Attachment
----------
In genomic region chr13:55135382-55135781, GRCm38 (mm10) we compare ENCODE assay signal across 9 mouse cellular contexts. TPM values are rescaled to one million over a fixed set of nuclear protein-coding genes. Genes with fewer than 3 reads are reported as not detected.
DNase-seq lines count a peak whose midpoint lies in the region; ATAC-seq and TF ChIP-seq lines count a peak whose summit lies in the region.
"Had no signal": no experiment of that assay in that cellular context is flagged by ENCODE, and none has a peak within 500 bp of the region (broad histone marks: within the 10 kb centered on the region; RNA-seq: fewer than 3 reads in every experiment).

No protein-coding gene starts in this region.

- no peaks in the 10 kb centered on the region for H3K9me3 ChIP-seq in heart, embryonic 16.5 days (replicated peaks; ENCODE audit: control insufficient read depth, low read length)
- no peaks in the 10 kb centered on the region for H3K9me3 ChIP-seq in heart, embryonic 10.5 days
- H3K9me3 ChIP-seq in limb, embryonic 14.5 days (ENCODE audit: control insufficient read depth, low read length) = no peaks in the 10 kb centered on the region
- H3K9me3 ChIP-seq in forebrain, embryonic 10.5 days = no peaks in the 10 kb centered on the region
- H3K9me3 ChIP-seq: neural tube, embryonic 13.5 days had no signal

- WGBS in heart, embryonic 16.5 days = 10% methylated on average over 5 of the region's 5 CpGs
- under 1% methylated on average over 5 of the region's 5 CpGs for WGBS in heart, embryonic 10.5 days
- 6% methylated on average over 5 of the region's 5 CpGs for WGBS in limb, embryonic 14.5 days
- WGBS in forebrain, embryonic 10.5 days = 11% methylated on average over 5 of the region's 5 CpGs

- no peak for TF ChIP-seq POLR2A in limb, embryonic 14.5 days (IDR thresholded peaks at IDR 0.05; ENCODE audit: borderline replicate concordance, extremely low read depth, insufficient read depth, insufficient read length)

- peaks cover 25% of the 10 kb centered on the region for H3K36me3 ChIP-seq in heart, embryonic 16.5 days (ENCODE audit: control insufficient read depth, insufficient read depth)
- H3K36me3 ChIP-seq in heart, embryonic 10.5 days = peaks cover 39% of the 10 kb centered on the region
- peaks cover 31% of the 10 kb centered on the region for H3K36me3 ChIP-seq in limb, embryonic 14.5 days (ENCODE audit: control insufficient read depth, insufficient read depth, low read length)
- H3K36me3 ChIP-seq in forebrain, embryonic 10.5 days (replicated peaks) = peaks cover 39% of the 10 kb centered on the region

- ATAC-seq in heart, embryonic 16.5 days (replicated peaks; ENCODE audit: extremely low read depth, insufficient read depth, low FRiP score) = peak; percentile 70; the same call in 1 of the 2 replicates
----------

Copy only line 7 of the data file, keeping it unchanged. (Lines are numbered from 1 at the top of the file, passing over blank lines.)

- H3K9me3 ChIP-seq in limb, embryonic 14.5 days (ENCODE audit: control insufficient read depth, low read length) = no peaks in the 10 kb centered on the region